Applicants are judged on how they handle credit
Whenever you apply for a loan, a credit card, to open a charge account, or to purchase an item on credit, you will be asked to complete an application form and then wait for the credit grantor’s decision. The credit clerk at the bank, trust company, or store will submit a request to the credit bureau for credit information about you. Three conditions must be met before the credit officer can receive information about your credit history:
1. The inquiring firm must be a member of the credit bureau.
2. The bureau member must have your written permission in order to access your file or notify you in writing within three days of the fact they have accessed your credit bureau and for what reason. (The time frame for notice may depend on the province you are in.)
3. The file that the credit bureaus send to the inquiring member must apply to you and not to anyone else.
Safeguards are built into the credit reporting system to ensure that access to credit information is restricted to members of the credit bureau. This transfer of information is completed electronically or with a member code for telephone requests. To be sure that the file transfer is the right one, a comparison is made between the information on your application form and that in the credit bureau. In addition to your name and address, other pieces of information that may be used to identify people are date of birth, social insurance number (providing this information is optional on credit applications), credit card account numbers, and your place of employment.
Assuming that the information on your credit application matches the credit bureau file, the lender and the credit bureau will exchange information. The credit bureau file will be updated with any new facts that you have provided on your application, and the creditor will find out how you have handled credit in the past.
The decision whether or not to grant credit is made by the credit grantor, not the credit bureau. Credit bureaus merely collect and sell information; they do not make assessments regarding anyone’s capacity to handle credit. In the interest of efficiency and reduced costs, large firms are increasingly starting to depend heavily on an automatic assessment system, called credit scoring, whereby points are given for certain characteristics. The importance given to these characteristics may vary with each credit grantor, as well. Changes in the economic climate and the time of the year may also affect the company’s decision – making credit easier or harder to obtain.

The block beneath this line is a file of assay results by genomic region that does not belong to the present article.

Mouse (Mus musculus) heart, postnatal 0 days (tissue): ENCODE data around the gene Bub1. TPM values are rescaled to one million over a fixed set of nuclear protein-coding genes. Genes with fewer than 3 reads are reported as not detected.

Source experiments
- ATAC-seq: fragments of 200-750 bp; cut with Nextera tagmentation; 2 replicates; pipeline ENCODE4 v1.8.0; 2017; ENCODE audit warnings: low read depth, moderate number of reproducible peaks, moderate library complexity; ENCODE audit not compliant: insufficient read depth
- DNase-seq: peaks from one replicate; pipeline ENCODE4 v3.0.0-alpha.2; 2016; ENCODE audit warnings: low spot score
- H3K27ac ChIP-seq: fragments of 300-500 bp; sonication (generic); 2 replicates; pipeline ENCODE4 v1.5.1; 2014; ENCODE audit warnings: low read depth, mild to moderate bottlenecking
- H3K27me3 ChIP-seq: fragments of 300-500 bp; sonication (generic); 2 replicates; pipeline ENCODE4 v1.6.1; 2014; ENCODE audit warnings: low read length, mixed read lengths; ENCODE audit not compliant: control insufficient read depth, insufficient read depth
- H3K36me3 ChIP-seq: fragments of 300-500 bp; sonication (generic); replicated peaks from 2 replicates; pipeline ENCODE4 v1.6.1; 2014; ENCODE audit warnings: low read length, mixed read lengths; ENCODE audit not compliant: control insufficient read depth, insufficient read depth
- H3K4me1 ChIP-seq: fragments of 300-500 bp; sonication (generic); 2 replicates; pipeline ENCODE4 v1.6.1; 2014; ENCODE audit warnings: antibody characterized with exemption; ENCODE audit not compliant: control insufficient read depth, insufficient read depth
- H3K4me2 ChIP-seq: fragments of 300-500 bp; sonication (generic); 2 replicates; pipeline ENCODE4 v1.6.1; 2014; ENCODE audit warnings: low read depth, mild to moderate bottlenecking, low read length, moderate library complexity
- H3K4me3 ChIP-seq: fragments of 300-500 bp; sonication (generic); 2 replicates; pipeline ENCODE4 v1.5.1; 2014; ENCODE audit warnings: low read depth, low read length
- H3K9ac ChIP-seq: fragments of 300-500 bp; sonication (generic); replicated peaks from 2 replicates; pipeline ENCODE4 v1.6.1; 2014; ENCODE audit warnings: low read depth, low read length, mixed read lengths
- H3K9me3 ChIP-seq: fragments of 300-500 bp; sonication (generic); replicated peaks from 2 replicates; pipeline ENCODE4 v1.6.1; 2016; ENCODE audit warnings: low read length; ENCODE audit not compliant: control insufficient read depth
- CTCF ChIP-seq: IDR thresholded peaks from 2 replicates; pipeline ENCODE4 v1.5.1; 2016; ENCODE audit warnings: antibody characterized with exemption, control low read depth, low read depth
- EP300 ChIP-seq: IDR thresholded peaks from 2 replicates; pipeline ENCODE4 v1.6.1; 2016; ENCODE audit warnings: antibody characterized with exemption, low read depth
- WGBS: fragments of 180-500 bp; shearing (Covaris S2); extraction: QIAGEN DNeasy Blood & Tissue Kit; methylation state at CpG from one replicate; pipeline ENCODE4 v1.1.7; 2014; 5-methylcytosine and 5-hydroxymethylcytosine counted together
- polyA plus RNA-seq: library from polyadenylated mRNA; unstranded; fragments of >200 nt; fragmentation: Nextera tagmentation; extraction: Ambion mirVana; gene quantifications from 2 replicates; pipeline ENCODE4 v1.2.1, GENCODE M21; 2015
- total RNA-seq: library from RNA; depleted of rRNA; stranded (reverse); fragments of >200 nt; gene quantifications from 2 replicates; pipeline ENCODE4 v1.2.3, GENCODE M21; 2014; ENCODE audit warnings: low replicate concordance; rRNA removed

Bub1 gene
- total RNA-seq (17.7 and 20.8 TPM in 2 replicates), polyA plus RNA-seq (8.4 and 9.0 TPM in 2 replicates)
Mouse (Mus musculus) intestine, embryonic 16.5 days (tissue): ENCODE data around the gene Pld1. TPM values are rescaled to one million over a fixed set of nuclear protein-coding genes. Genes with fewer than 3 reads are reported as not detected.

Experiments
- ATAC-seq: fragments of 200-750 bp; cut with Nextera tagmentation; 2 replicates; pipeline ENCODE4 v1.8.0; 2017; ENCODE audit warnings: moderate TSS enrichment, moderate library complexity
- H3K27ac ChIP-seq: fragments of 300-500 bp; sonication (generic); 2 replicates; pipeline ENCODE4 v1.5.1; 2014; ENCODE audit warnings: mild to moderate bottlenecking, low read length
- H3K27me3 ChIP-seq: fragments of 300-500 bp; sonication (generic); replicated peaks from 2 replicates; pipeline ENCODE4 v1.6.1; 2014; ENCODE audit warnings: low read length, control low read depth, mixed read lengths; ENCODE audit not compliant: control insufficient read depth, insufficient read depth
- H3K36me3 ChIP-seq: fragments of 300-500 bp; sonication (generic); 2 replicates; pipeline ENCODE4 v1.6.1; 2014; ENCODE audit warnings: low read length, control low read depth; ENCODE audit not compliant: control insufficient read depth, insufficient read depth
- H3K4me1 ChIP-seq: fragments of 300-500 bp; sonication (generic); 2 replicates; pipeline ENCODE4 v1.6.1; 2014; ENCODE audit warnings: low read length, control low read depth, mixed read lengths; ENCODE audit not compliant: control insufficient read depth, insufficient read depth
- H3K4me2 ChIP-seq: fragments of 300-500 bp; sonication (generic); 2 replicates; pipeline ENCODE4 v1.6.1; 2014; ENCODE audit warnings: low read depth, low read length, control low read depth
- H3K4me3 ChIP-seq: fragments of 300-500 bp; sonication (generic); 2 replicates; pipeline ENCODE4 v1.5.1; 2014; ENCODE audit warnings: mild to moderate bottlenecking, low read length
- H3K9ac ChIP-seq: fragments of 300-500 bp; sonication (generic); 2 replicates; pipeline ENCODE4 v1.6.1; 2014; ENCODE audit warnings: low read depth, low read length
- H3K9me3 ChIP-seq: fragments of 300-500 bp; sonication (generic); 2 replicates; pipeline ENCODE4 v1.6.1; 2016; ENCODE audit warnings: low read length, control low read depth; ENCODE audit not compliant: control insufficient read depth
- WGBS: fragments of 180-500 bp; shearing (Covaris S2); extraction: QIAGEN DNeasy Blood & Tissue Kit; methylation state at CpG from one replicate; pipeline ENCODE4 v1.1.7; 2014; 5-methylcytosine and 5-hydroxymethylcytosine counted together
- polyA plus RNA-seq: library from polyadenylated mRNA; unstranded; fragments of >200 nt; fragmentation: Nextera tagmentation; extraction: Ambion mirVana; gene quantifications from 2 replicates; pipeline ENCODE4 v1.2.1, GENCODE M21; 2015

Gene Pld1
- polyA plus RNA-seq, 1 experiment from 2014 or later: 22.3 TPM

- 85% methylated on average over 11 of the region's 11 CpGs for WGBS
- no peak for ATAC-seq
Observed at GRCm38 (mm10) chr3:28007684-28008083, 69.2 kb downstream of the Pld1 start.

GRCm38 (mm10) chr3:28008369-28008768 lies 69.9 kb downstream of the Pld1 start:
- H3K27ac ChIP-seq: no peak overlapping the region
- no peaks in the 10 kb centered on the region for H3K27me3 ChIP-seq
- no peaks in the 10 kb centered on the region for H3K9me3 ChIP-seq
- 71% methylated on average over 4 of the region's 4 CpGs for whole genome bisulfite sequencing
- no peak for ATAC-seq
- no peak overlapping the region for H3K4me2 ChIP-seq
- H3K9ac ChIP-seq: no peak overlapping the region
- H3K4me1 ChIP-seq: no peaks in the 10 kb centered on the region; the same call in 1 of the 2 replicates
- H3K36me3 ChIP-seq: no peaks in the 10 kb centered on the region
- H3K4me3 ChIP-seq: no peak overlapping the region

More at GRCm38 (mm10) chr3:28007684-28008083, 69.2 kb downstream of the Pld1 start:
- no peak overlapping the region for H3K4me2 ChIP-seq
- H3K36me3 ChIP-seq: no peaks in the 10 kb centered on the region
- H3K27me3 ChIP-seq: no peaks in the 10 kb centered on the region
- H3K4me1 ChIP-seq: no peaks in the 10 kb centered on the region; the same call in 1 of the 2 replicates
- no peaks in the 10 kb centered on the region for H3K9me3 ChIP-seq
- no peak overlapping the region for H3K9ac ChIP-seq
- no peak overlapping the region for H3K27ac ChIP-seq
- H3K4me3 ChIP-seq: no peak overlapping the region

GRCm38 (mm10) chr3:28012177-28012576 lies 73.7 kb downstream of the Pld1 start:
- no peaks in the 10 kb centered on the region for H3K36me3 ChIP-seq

In the credit industry, there is a general consensus known as the traditional three C’s of credit granting – namely capacity, character, and collateral – all play an important role in the granting of credit. Higher scores are assigned to those who own property, who show stability in where they live and in their jobs, who possess several credit cards, who have repaid past credit obligations on time, who do not write bad cheques and those who have a low debt/income ratio.
Many lenders have programmed their computer systems to score the information on the application form quickly and to indicate whether the applicant is a good risk, a bad risk, or an uncertain risk. Some lending decisions may be fairly obvious and may be made without contacting the credit bureaus. Some lenders may have internal lending policies that all applicants whose scores rank in the top 10 to 20% will be considered a good risk and will be automatically approved, while the bottom 25% will be considered bad risks and will be automatically rejected.
Half of all credit applicants will fall into the “uncertain risk” category; therefore, more information is needed to make a lending decision. It is common for credit grantors to pull credit bureau reports for this group of people. Credit grantors pay the credit bureau for access to your file. It is important to note that lending policies are not generic – they are designed to fit the lender. So if one credit grantor has refused your application for credit that does not necessarily imply they all will.
The assessment of your borrowing power will depend on the credit grantor, you may find that at any given time some lenders will be easier to obtain credit from than others. Obviously, this is more apt to be true if you fall into the uncertain risk category, because each lender may vary in the risk they are willing to accept. In many cases, the decision to lend or not to lend is based on some factors other than personal history. Lending policies are also affected by economic conditions and by the financial situation of the lender themselves.
At times lenders may have more money and be anxious to lend, while other times there may be high unemployment, and this may make many lenders change the model they are using to lend money. However, be aware that every time you apply for credit, you will lower your credit score on the credit bureau file. So only apply for the credit that you want – otherwise, you may be hurting your own credit rating.
Did you know that you have the legal right to see your credit bureau file at any time? Have you read your credit bureau file lately? If not, why not, it is a free service in most provinces – download your credit report request form to receive a free copy of your credit bureau report.